Diseases of Rhododendrons and Azaleas
By Robert D. Raabe
Department of Plant Pathology
University of California, Berkeley
A paper presented at the Fall meeting of the California Chapter of the A.R.S.
In discussing the diseases of rhododendrons and azaleas, it is well to remember that these plants are grown throughout a large portion of the country. As the climate varies somewhat from region to region, the diseases found also vary and though the diseases to be considered here are primarily diseases of concern in California, some of them are found in other parts of the country.
Rhododendrons and azaleas do best when planted in a fairly light, well-drained porous soil into which has been incorporated an abundant amount of acid-forming organic matter such as peat moss or leaf mold. The soil should have a good water-holding capacity and yet should be porous enough so that water will move through it and so that satisfactory aeration will result in the root area. Since many of the California soils are quite heavy and have a high water holding capacity, special consideration should be given since these conditions, if not corrected, are important factors in the successful cultivation of these plants.
Water-mold Root Rot
One of the diseases which may result from extremely wet conditions is known as wilt, root rot, or water-mold root rot. This disease may be incited by one or more fungi which are commonly called water molds. Under conditions which favor their development, they will attack the roots and cause them to become brown and decayed. Usually young plants are attacked and affected plants show a wilting and a dull green color in the leaves. This is followed by a leaf drop and permanent wilt. Upon examination, the portion of the main stem at the soil line will be browned and a cut into this area will reveal only dead bark and wood.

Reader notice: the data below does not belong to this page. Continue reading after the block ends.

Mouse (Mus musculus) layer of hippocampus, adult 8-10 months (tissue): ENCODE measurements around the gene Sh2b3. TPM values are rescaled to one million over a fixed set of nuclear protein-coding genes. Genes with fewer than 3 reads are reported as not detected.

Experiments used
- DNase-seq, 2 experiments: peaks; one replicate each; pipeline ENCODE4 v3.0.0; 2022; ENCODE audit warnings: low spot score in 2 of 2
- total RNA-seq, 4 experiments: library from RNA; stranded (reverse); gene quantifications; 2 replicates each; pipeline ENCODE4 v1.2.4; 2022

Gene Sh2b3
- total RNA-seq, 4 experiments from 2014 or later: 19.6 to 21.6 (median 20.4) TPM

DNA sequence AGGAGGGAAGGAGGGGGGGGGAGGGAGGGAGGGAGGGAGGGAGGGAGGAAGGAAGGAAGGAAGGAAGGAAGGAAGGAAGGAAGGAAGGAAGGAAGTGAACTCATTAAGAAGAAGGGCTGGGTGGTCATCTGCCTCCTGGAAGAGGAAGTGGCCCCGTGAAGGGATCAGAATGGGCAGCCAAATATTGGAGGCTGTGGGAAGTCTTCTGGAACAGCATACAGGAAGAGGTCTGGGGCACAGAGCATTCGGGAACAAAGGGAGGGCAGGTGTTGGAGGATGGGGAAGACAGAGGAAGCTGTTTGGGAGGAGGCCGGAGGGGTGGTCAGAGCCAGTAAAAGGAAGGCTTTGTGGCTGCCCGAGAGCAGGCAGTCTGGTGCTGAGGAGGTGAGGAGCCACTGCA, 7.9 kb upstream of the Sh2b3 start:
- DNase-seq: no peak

Since this disease usually attacks only young plants, and then only when the soil is excessively wet, the control is quite easy. As was mentioned before, the plants should be planted in a well-drained soil. This does not mean that a hole or pit should be dug in a heavy soil and then filled with a soil mixture of the desirable type. Such a hole acts as a pocket to catch the water and provides the favorable conditions which favor disease development. If it is necessary to plant in heavy soils, it is best to plant the rhododendrons and azaleas where the ground is sloping so the excess water will drain off. Then either the light soil in which the shrubs are to be planted can be placed on the sloping ground or if a hole is dug, a trench can be cut or a tile put in from the bottom of the hole to the surface of the slope on the downhill side. Both of these methods will greatly reduce the conditions favorable to the disease. Avoidance of planting too deeply and the adjustment of soil pH to between 4.5 and 5.5 also help to control the disease.
Armillaria Root Rot
Another disease which is favored by wet conditions is Armillaria root rot which is incited by the well-known oak-root fungus. Plants infected with this fungus become sparse in foliage, the leaves droop and turn yellow. Upon close examination, black, shoestring-like strands may be found on the outsides of the larger roots. Large white fans or plaques of the fungus are visible beneath the bark of the portion of the main stem below the soil level and beneath the bark of the larger roots.